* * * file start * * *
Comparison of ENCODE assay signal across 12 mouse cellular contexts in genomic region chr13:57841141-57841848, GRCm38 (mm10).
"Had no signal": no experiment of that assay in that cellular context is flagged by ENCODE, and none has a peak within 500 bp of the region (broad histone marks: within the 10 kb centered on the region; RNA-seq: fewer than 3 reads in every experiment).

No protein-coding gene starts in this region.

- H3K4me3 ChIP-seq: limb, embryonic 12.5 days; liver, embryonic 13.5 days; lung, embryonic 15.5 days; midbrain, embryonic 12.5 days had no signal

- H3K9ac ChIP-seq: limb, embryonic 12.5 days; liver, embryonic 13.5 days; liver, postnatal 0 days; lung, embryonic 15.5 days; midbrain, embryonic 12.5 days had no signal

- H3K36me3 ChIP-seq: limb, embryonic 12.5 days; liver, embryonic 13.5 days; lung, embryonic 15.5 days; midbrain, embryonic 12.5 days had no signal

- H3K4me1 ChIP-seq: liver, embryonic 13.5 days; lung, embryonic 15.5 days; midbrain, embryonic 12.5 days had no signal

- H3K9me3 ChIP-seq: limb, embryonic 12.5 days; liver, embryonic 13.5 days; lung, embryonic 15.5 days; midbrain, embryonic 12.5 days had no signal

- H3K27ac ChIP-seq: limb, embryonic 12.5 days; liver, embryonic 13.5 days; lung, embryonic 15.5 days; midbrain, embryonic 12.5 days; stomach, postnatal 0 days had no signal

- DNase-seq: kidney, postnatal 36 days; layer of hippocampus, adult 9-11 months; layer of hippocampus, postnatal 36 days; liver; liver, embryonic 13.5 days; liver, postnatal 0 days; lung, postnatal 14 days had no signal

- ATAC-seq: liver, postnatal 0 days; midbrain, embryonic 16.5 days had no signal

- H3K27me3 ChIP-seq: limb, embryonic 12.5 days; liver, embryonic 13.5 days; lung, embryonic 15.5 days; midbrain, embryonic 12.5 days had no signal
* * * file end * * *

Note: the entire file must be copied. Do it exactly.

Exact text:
Comparison of ENCODE assay signal across 12 mouse cellular contexts in genomic region chr13:57841141-57841848, GRCm38 (mm10).
"Had no signal": no experiment of that assay in that cellular context is flagged by ENCODE, and none has a peak within 500 bp of the region (broad histone marks: within the 10 kb centered on the region; RNA-seq: fewer than 3 reads in every experiment).

No protein-coding gene starts in this region.

- H3K4me3 ChIP-seq: limb, embryonic 12.5 days; liver, embryonic 13.5 days; lung, embryonic 15.5 days; midbrain, embryonic 12.5 days had no signal

- H3K9ac ChIP-seq: limb, embryonic 12.5 days; liver, embryonic 13.5 days; liver, postnatal 0 days; lung, embryonic 15.5 days; midbrain, embryonic 12.5 days had no signal

- H3K36me3 ChIP-seq: limb, embryonic 12.5 days; liver, embryonic 13.5 days; lung, embryonic 15.5 days; midbrain, embryonic 12.5 days had no signal

- H3K4me1 ChIP-seq: liver, embryonic 13.5 days; lung, embryonic 15.5 days; midbrain, embryonic 12.5 days had no signal

- H3K9me3 ChIP-seq: limb, embryonic 12.5 days; liver, embryonic 13.5 days; lung, embryonic 15.5 days; midbrain, embryonic 12.5 days had no signal

- H3K27ac ChIP-seq: limb, embryonic 12.5 days; liver, embryonic 13.5 days; lung, embryonic 15.5 days; midbrain, embryonic 12.5 days; stomach, postnatal 0 days had no signal

- DNase-seq: kidney, postnatal 36 days; layer of hippocampus, adult 9-11 months; layer of hippocampus, postnatal 36 days; liver; liver, embryonic 13.5 days; liver, postnatal 0 days; lung, postnatal 14 days had no signal

- ATAC-seq: liver, postnatal 0 days; midbrain, embryonic 16.5 days had no signal

- H3K27me3 ChIP-seq: limb, embryonic 12.5 days; liver, embryonic 13.5 days; lung, embryonic 15.5 days; midbrain, embryonic 12.5 days had no signal